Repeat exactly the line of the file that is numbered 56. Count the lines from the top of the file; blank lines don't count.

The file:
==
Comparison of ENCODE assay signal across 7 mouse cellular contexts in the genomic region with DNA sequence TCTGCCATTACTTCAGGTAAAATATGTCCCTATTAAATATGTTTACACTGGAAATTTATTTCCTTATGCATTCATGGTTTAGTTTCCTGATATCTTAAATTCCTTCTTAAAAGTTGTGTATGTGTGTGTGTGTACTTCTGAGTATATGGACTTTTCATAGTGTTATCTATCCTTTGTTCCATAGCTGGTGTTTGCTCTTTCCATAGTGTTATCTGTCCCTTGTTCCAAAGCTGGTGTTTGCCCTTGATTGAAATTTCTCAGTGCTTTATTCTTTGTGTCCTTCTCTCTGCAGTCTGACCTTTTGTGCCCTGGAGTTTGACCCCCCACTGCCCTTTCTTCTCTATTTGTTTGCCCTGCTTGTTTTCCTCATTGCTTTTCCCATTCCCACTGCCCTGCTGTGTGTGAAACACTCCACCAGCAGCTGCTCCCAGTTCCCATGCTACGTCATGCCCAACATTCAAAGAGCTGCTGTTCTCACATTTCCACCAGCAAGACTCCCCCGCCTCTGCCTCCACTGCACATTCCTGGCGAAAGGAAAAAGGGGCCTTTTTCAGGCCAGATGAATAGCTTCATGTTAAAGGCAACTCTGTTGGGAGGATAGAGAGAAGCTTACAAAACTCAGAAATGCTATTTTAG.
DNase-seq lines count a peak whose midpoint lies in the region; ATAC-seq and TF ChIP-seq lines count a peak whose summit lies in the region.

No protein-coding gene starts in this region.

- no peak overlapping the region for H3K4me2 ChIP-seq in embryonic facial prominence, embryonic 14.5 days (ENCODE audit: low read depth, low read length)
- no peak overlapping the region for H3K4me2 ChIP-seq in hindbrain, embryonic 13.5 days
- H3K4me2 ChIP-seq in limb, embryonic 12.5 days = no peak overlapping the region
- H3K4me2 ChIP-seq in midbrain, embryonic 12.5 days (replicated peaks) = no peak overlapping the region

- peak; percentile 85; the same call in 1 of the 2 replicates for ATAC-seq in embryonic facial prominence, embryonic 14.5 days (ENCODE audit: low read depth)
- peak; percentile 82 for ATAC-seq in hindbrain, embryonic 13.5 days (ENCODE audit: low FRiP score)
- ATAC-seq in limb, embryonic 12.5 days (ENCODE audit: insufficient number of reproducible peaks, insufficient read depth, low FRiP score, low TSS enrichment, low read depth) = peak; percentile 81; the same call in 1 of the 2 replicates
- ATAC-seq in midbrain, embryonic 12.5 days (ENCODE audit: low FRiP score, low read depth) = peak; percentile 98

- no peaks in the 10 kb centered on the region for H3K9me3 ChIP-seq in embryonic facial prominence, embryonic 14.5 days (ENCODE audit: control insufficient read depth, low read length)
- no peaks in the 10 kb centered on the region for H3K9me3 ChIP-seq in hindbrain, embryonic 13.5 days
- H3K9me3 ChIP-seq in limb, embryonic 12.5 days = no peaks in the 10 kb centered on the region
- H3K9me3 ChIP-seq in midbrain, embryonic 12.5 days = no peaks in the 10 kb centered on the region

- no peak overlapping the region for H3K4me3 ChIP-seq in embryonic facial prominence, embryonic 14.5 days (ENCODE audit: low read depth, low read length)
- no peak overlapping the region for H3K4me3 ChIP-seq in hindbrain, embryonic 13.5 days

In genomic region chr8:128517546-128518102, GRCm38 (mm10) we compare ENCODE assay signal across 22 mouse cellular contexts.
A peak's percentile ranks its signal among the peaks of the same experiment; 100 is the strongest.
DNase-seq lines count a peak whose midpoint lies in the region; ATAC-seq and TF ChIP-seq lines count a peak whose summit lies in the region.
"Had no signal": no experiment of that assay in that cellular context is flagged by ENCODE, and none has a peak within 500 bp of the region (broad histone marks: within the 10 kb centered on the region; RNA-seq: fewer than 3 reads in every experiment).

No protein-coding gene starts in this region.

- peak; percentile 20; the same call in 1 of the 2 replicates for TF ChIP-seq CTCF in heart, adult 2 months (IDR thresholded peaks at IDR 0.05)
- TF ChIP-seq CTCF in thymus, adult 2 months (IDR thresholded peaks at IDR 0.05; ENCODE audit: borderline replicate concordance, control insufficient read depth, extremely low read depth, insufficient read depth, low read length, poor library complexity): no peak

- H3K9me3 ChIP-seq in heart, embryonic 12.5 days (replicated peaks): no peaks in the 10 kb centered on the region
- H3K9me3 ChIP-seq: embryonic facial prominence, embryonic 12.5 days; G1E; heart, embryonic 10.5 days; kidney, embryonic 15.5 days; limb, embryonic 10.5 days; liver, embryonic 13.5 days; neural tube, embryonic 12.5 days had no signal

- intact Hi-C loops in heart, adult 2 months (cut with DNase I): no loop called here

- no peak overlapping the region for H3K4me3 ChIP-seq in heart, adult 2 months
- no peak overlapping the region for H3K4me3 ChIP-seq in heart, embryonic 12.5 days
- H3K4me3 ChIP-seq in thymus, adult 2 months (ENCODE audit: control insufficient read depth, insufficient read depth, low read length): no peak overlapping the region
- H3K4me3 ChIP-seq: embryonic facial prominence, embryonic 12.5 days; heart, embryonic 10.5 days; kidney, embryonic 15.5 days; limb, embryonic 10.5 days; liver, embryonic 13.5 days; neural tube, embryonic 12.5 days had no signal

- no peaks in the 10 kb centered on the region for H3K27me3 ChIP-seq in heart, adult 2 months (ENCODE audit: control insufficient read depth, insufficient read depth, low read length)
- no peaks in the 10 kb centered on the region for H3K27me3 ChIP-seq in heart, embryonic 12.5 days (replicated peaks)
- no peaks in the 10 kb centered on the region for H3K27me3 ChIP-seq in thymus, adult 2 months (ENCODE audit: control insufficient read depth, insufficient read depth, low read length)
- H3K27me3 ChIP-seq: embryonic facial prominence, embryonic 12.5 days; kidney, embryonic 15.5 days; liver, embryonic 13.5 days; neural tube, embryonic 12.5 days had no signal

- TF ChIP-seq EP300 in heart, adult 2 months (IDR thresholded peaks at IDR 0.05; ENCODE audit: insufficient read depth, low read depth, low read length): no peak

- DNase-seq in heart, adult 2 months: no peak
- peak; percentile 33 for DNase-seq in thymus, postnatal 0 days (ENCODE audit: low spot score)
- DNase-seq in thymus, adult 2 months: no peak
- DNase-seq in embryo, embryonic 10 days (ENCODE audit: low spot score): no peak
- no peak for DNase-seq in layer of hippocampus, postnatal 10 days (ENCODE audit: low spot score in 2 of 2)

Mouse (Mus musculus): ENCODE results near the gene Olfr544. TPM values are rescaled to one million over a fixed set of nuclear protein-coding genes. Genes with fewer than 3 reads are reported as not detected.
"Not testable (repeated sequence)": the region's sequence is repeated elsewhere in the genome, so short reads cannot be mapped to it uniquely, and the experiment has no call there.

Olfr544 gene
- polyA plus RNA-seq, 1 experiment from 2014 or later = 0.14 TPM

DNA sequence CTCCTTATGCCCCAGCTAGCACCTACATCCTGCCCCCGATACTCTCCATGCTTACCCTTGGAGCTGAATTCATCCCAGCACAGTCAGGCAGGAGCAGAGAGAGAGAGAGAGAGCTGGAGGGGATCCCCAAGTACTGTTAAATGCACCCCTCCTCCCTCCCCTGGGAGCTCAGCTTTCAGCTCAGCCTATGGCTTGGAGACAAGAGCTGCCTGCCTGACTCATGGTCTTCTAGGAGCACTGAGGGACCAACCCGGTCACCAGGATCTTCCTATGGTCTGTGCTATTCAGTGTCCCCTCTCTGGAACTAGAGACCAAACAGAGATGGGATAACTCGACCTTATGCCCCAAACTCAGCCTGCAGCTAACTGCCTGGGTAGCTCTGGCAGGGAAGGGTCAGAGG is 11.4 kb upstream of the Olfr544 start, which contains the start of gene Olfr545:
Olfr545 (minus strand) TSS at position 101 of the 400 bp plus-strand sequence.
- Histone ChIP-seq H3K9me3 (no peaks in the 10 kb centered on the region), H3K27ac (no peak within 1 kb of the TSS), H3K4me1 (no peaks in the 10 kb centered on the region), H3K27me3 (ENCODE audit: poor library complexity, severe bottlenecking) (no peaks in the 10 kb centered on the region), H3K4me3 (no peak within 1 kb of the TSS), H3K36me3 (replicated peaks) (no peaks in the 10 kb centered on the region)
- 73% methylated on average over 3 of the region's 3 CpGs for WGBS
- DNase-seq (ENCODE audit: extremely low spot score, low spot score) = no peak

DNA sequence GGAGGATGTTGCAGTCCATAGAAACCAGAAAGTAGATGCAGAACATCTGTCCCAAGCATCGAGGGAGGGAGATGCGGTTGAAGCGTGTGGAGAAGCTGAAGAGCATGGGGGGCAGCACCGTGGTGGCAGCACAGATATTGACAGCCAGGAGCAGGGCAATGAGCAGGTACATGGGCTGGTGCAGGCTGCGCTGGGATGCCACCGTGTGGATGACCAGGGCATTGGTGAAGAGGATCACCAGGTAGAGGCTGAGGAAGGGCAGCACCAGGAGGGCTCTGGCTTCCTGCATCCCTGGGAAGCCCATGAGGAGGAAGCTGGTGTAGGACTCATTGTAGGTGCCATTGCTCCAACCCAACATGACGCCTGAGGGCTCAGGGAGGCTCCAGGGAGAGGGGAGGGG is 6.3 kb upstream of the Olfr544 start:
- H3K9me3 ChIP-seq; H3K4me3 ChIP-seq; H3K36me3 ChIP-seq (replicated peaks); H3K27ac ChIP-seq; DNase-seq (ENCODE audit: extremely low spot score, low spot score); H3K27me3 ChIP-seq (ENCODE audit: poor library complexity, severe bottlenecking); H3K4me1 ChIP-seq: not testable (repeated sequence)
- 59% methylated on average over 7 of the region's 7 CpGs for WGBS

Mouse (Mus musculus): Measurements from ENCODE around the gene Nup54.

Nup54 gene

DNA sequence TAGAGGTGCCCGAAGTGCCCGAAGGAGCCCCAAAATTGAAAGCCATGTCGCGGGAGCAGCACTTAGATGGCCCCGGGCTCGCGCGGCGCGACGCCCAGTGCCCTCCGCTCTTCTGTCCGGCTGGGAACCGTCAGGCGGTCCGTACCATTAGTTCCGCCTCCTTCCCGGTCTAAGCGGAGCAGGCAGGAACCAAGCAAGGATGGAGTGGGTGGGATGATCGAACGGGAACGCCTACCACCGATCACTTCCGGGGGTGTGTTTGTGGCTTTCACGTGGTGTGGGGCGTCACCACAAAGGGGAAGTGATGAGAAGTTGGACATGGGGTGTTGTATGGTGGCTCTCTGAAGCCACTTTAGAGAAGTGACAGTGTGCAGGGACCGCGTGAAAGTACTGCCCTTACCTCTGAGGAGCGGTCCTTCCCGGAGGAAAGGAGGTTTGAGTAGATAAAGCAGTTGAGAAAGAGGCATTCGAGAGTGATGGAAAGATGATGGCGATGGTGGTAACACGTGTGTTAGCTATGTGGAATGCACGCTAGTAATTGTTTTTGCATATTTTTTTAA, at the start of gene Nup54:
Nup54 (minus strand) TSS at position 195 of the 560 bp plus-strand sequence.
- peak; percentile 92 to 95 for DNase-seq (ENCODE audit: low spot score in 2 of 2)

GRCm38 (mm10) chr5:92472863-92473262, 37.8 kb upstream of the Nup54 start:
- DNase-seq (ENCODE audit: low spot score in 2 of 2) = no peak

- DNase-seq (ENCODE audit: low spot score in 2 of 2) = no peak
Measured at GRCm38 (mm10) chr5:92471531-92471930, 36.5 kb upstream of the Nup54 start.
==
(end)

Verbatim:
DNA sequence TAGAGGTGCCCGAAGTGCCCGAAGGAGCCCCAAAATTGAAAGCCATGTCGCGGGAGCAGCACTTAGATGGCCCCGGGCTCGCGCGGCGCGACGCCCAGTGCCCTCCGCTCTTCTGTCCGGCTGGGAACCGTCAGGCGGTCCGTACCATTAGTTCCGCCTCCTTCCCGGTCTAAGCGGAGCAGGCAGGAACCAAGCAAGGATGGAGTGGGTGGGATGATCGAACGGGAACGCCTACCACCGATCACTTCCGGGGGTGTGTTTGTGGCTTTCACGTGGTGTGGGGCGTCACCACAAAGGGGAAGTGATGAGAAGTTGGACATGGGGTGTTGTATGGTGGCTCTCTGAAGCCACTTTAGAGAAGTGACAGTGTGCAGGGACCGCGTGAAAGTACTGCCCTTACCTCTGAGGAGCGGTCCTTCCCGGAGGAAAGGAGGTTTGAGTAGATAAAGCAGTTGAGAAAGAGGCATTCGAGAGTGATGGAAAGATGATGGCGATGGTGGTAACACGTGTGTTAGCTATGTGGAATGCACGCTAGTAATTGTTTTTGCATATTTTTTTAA, at the start of gene Nup54: